If only the southland freeways were as speedy as the weekend of the overly-hyped Carmageddon. It took half the usual drive-time to jet up to Echo Park from Orange County on a Friday night to catch this little gem of a show. Imagine that. Distracted by an impromptu geeked-out photo sesh of a spider found in the parking lot, I unfortunately just missed openers The Dead Ships. Sorry. Luckily, I strolled in just in time to catch the Orange County-based band The Cosmonauts for the first time. Aside from a little stage awkwardness I would have to say The Cosmos put on a strong showing.
Although I couldn’t quite make out any of the lyrics over their blasted guitars, I was drawn in by the band’s overall raw vibe and their simplistic approach. The Cosmonauts play a loud and hard garage-y punk style that would fit right in on the opening bill for a band like Thee Oh Sees. The drums were tom-heavy and hard-hitting, which provided a solid backbone for grime-y distorted guitars. One member was slamming on a twelve-string semi-hollow body (you do not normally see that guitar with a punk band of this nature) and I was a fan of the tone it produced. I think I saw just two pedals and one was a tuner pedal. In true punk fashion, The Cosmo’s are not screwing around with too many effects. They do it loud and proper. I respect that.
King Khan showed up next and you immediately knew things were a bit dysfunctional — in a good way. You never know what you are going to get from King Khan and this art of surprise is what makes his live act so enticing. One of the best things about King Khan is the fact that he is always involved with a plethora of musician friends, throwing together different projects on the fly to keep things fresh. On this particular night he decided to trade-off tunes with the Oakland-based band The Gris Gris (pronounced GREE GREES). Everyone anticipated the usual crazy stage antics from the eccentric Khan, but on this particular night the crowd was entertained by a more reserved and mellow side of the veteran punker.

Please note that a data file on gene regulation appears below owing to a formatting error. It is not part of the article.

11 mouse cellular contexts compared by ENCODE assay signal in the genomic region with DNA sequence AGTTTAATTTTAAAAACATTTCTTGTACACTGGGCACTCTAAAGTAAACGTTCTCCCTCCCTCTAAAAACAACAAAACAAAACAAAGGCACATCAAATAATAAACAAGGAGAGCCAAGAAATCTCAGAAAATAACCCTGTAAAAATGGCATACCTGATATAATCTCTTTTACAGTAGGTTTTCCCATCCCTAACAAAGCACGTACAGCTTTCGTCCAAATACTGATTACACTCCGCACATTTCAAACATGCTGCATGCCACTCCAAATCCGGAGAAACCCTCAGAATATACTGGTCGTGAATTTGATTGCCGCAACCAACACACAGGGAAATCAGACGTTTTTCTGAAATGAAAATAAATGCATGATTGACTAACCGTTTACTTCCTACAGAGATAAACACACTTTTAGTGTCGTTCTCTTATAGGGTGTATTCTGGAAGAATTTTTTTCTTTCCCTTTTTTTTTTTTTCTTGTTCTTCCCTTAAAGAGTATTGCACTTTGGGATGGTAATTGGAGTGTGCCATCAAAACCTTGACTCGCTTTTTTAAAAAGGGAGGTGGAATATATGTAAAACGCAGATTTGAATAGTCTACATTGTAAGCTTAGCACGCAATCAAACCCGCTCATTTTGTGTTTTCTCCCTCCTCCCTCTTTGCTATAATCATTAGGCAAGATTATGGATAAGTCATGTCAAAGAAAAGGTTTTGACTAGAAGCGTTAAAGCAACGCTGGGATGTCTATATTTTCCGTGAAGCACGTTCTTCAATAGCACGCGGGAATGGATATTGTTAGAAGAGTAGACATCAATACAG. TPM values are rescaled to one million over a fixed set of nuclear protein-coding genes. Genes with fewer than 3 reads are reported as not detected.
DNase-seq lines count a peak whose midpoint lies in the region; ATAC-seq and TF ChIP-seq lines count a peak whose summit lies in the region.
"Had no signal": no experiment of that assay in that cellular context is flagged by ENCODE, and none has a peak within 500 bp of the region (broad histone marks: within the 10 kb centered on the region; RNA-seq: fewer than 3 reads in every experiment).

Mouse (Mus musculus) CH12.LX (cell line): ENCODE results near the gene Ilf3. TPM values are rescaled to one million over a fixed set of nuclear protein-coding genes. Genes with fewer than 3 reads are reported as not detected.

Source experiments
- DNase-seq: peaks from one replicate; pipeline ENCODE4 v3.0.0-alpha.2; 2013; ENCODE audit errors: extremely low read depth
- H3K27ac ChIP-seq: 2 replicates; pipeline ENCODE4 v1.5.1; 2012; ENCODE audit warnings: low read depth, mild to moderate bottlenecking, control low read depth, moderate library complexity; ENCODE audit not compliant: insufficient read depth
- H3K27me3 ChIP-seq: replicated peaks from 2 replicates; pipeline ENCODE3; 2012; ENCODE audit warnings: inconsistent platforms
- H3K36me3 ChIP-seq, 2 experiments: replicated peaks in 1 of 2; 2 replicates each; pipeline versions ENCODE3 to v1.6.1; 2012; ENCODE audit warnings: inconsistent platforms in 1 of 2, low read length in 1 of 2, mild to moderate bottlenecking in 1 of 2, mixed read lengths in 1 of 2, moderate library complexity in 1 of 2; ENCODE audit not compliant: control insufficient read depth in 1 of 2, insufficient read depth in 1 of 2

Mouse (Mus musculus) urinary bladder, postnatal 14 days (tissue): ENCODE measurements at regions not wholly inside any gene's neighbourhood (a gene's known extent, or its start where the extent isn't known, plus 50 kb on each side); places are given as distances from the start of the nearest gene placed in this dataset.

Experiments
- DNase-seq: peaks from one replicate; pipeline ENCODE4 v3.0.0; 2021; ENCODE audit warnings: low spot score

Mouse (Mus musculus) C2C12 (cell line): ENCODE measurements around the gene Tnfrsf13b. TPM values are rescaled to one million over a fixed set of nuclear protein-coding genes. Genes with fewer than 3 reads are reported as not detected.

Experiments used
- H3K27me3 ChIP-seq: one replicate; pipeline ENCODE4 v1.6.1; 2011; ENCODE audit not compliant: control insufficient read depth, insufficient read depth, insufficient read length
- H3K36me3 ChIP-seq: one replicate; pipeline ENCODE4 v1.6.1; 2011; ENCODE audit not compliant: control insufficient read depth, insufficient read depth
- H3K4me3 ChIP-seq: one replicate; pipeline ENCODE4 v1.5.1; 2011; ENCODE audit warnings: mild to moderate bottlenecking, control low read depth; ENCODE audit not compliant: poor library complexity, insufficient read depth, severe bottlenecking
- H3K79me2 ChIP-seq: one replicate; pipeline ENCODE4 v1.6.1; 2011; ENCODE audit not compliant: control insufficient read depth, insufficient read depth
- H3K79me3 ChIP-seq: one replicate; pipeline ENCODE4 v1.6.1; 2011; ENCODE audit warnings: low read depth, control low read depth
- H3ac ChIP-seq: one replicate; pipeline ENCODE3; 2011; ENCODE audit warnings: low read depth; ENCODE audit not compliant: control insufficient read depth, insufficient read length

By the end of the night, no one had been peed on. Khan did not remove his shirt. Was Khan’s typical high paced energy possibly stifled by the off-the-cuff, tit-for-tat nature of the show? Khan would lead an upbeat number and The Gris Gris would follow by leading a slower take on the previous. It was obvious this show was a bit under-rehearsed and thrown together. They did not bring their own gear. There were some amp buzzing issues the first couple songs. Once they stopped in the middle of a song and nonchalantly started over. It was a little fucked up and sloppy, however, on occasion when everything aligned, there were rare moments of that notorious wild time expected from Khan. The crowd left feeling like they got their money’s worth, having seen some moments of Khan’s manic shredding and some decent crowd surfing and stage dives. During the break just prior to the encore, I could hear the beating of the John Maus show just below at the Echoplex. Maybe I was quite lucky I was one of the few to catch this rare little get together… good times in LA.
Plugging away since 1999, The National finally hit mainstream success with the release of their 2010 album High Violet. Of course, this entailed their first world tour, but in the new documentary Mistaken For Strangers, it’s only the backdrop for the relationship between lead singer Matt Berninger and his younger brother Tom, who had no idea that these short videos he was shooting would turn into a public document of their troubled, if still loving brotherhood.
We talk with Israeli rockers Vaadat Charigim about some of their favorite records.
We talk with Yvonne Ambree and Jesse Barnes of Take Berlin about some of the records which influenced the recording of their debut EP, Lionize.
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